Friday, 22 July 2011

Hue and Hoi An

After the weekend in Halong Bay I took a 13hr train down the coast to Hue, famous for its huge citadel and was the scene of an intense battle between US forces and the Viet Cong during the Vietnam war. As part of the Tet Offensive in January 1968, the Viet Cong and NVA launched an attack on the city and captured the citadel. They were slowly beaten back by US Marines and supporting forces over the next month but with huge losses on both sides. The US had previously been under orders not to destroy the historical sites, however this was relaxed once it was clear that the Viet Cong were embedded. The citadel suffered heavy damage due to bombs and napalm and weeks of intense door-to-door fighting. but is slowly being repaired.

Gate to Hue citadel
Though it doesn't look it, most of the citadel is only about 200 years old - the damage from the war, evident in bomb craters and destroyed buildings, makes it look much older. I walked around some of the 1250 acres of grounds, enjoying the peace and quiet away from the bustle of the city.

Aside from the citadel and a few tombs on the outskirts of town, Hue didn't have that much to see so, after stuffing my face with great French food (including real(!!!) cheese), I packed up and headed to Hoi An [why do all Vietnamese places start with H??]. I arrived on the evening of the full moon celebrations, where the streetlights are replaced by lanterns and the town has a cosy and relaxed vibe. After the festivities the town was quiet and I took some time out to lounge in the cafes by the waterfront and get a few cheap tailored shirts (every second shop is a tailor) and I could have got more besides [do all fittings come with "massages"?].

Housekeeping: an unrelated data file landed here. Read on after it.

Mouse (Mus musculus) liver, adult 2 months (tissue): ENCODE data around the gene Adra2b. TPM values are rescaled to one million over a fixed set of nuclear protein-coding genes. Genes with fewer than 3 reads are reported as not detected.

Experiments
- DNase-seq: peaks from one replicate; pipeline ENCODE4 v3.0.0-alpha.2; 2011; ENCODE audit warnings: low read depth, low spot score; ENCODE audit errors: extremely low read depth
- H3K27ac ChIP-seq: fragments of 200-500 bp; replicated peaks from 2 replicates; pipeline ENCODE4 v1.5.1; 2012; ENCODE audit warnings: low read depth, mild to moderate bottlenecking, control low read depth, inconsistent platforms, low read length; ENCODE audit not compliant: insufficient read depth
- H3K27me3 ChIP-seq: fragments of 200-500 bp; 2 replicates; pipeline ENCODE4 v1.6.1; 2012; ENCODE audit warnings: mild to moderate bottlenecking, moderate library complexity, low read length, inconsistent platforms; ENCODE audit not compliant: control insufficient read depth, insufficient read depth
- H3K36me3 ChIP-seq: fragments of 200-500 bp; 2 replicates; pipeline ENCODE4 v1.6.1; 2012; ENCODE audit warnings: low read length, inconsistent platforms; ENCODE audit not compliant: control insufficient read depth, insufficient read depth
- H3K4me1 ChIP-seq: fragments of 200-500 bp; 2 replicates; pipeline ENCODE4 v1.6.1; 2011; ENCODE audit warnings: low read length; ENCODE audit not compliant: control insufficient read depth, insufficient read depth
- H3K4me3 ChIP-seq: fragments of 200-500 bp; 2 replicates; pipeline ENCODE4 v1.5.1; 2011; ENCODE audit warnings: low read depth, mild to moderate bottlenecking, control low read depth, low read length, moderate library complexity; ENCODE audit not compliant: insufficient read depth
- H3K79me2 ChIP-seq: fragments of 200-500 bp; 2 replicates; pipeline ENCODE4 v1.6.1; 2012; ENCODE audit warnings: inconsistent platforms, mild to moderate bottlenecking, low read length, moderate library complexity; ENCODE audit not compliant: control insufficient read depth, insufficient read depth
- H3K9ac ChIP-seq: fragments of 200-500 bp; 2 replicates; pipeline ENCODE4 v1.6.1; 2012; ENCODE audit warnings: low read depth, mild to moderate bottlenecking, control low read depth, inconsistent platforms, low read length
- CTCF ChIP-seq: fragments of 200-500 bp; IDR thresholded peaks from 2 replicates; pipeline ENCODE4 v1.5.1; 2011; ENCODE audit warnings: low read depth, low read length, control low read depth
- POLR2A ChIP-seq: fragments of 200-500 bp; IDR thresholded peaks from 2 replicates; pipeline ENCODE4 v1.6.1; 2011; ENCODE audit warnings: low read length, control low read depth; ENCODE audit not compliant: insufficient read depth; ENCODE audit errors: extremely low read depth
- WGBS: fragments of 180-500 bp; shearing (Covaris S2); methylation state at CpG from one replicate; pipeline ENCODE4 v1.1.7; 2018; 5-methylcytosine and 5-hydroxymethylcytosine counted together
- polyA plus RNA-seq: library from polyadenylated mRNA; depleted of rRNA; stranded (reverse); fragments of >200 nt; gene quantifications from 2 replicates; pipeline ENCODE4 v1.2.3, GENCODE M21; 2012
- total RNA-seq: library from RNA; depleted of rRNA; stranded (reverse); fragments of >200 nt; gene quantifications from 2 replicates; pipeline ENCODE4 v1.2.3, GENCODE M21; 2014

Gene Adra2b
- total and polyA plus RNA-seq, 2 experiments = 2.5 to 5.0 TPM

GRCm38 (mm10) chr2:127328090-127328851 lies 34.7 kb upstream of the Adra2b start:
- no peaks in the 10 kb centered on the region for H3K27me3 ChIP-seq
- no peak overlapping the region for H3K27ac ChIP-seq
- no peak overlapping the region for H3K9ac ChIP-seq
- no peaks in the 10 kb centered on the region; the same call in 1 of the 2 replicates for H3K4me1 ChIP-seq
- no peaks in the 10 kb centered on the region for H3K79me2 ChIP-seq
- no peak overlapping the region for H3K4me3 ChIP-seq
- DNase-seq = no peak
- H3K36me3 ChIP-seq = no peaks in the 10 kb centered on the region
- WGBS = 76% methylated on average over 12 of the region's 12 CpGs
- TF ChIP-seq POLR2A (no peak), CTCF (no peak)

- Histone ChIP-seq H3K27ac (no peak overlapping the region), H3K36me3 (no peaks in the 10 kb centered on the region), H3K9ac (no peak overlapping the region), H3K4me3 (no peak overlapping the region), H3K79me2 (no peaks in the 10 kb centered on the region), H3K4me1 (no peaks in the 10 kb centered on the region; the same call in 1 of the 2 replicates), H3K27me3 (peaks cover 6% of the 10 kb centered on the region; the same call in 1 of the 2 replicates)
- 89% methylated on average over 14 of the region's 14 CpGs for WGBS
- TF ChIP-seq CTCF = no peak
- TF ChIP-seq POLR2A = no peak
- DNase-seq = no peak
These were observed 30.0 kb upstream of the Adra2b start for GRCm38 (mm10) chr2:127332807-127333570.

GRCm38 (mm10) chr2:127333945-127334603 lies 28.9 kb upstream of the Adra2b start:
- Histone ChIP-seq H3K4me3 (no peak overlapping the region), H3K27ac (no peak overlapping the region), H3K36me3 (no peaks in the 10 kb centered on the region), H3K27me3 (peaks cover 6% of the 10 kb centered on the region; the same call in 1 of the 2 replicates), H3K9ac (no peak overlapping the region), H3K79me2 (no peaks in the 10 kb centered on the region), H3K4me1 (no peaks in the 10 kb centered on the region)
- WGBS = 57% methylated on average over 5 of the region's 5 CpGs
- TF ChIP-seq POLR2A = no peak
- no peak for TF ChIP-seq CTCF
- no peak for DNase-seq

Hoi An waterfront
Thu Bon River
I took a tour to the ancient Champa temples of My Son. They were rediscovered by the French at the end of the 19th century, who then proceeded to take lots of the artefacts back to Paris for "safe-keeping", including, bizarrely, the heads of most of the statues. In the Vietnam war the Viet Cong used My Son as a operating base, and, like Hue citadel, it was bombed by the US. Some of the surrounding area is still mined and efforts are under way to remove unexploded ordnance from the site. The temple complex is pretty small and I was a little unimpressed but I looked at it as a teaser for Angkor Wat in 2 weeks' time.

No comments:

Post a Comment